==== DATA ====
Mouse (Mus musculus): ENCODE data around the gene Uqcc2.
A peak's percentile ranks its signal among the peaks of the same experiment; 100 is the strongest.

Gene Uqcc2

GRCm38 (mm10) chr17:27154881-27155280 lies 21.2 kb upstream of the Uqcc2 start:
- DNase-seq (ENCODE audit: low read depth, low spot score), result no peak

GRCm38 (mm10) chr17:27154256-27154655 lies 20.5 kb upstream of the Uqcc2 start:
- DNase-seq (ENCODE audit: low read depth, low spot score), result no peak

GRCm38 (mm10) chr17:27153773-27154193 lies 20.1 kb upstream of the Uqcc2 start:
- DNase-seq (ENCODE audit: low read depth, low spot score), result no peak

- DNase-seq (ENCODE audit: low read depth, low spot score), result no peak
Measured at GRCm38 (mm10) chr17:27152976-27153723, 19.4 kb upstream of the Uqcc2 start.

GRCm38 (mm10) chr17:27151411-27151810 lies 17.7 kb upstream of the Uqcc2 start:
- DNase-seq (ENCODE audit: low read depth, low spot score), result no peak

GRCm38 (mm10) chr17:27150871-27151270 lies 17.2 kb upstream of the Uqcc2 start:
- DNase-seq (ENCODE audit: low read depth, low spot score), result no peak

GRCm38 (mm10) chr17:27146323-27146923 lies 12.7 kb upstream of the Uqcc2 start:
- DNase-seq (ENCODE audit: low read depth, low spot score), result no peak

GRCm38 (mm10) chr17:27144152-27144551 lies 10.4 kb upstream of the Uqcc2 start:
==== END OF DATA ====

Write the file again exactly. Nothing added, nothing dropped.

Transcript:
Mouse (Mus musculus): ENCODE data around the gene Uqcc2.
A peak's percentile ranks its signal among the peaks of the same experiment; 100 is the strongest.

Gene Uqcc2

GRCm38 (mm10) chr17:27154881-27155280 lies 21.2 kb upstream of the Uqcc2 start:
- DNase-seq (ENCODE audit: low read depth, low spot score), result no peak

GRCm38 (mm10) chr17:27154256-27154655 lies 20.5 kb upstream of the Uqcc2 start:
- DNase-seq (ENCODE audit: low read depth, low spot score), result no peak

GRCm38 (mm10) chr17:27153773-27154193 lies 20.1 kb upstream of the Uqcc2 start:
- DNase-seq (ENCODE audit: low read depth, low spot score), result no peak

- DNase-seq (ENCODE audit: low read depth, low spot score), result no peak
Measured at GRCm38 (mm10) chr17:27152976-27153723, 19.4 kb upstream of the Uqcc2 start.

GRCm38 (mm10) chr17:27151411-27151810 lies 17.7 kb upstream of the Uqcc2 start:
- DNase-seq (ENCODE audit: low read depth, low spot score), result no peak

GRCm38 (mm10) chr17:27150871-27151270 lies 17.2 kb upstream of the Uqcc2 start:
- DNase-seq (ENCODE audit: low read depth, low spot score), result no peak

GRCm38 (mm10) chr17:27146323-27146923 lies 12.7 kb upstream of the Uqcc2 start:
- DNase-seq (ENCODE audit: low read depth, low spot score), result no peak

GRCm38 (mm10) chr17:27144152-27144551 lies 10.4 kb upstream of the Uqcc2 start: